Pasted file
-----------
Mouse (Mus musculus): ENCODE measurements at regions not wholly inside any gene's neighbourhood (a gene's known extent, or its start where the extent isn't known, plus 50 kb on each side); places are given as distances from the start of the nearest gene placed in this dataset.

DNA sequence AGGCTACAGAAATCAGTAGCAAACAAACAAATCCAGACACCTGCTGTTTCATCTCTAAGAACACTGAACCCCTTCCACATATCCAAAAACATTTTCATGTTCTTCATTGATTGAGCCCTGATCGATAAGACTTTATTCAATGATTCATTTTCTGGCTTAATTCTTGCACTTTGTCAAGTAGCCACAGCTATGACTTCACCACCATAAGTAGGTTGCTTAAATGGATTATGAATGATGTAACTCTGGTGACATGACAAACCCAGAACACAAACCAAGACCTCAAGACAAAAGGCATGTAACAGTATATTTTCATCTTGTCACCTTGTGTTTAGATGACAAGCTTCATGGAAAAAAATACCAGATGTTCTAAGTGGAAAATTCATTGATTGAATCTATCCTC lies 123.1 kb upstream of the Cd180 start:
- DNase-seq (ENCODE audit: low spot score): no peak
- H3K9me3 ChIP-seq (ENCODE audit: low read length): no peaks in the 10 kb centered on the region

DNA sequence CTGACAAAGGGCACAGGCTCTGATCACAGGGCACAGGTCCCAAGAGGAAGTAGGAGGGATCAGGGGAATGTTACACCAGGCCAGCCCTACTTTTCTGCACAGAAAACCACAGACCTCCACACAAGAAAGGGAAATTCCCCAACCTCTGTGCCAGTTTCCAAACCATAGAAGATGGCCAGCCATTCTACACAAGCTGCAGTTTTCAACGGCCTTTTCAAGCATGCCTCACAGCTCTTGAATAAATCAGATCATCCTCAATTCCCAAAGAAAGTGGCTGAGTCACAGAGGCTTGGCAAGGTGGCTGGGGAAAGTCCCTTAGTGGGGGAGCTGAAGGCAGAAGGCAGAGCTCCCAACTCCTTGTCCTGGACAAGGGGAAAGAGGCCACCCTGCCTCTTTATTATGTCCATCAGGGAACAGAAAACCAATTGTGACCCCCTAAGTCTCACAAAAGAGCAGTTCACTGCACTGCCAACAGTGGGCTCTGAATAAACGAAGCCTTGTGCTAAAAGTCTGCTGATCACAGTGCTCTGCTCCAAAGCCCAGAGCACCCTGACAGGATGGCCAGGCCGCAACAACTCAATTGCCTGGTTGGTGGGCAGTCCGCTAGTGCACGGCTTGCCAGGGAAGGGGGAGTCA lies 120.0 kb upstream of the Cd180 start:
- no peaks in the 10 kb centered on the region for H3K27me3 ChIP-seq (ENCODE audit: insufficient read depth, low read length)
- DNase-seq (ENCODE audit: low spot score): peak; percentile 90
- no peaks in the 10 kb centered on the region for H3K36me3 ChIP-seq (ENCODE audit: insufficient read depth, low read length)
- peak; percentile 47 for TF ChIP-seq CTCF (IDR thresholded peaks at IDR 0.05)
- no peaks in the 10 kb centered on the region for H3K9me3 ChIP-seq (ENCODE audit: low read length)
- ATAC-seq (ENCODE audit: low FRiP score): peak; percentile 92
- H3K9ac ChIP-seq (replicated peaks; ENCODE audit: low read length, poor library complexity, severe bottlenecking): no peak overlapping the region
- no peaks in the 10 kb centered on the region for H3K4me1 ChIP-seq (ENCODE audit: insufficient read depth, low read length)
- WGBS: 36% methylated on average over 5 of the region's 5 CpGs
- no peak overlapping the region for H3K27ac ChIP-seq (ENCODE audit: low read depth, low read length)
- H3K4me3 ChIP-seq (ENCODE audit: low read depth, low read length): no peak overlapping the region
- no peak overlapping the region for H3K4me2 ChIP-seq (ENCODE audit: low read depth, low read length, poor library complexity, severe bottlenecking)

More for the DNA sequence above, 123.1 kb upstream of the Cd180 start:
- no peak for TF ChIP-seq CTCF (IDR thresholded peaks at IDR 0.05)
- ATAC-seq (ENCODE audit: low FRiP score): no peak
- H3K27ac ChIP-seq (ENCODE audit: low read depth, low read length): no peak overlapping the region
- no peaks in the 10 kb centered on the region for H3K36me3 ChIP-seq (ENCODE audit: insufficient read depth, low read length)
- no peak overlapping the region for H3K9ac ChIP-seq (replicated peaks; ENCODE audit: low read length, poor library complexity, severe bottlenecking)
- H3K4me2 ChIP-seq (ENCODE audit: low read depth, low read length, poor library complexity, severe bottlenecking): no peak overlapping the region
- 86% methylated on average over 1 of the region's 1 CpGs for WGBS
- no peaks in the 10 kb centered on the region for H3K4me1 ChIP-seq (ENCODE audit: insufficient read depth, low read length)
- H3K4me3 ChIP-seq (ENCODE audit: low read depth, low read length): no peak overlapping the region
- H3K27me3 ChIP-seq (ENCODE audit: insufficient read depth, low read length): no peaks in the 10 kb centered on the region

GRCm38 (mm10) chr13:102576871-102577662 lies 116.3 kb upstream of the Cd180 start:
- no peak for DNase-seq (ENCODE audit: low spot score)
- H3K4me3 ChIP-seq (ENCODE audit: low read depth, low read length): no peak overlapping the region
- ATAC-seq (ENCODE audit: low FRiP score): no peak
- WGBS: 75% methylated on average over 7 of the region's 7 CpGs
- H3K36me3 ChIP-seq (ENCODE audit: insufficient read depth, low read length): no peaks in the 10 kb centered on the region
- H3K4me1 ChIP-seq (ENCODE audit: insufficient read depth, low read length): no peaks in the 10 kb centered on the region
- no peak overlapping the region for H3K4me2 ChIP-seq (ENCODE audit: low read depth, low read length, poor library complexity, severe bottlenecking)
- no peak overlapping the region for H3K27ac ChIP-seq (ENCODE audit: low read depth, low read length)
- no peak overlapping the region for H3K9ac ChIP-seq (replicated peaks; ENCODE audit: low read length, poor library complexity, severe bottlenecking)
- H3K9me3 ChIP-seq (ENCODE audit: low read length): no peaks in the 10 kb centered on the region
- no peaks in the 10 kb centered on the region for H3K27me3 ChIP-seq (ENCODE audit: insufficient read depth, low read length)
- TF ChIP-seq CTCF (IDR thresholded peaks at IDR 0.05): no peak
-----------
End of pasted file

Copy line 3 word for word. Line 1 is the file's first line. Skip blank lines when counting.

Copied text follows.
- DNase-seq (ENCODE audit: low spot score): no peak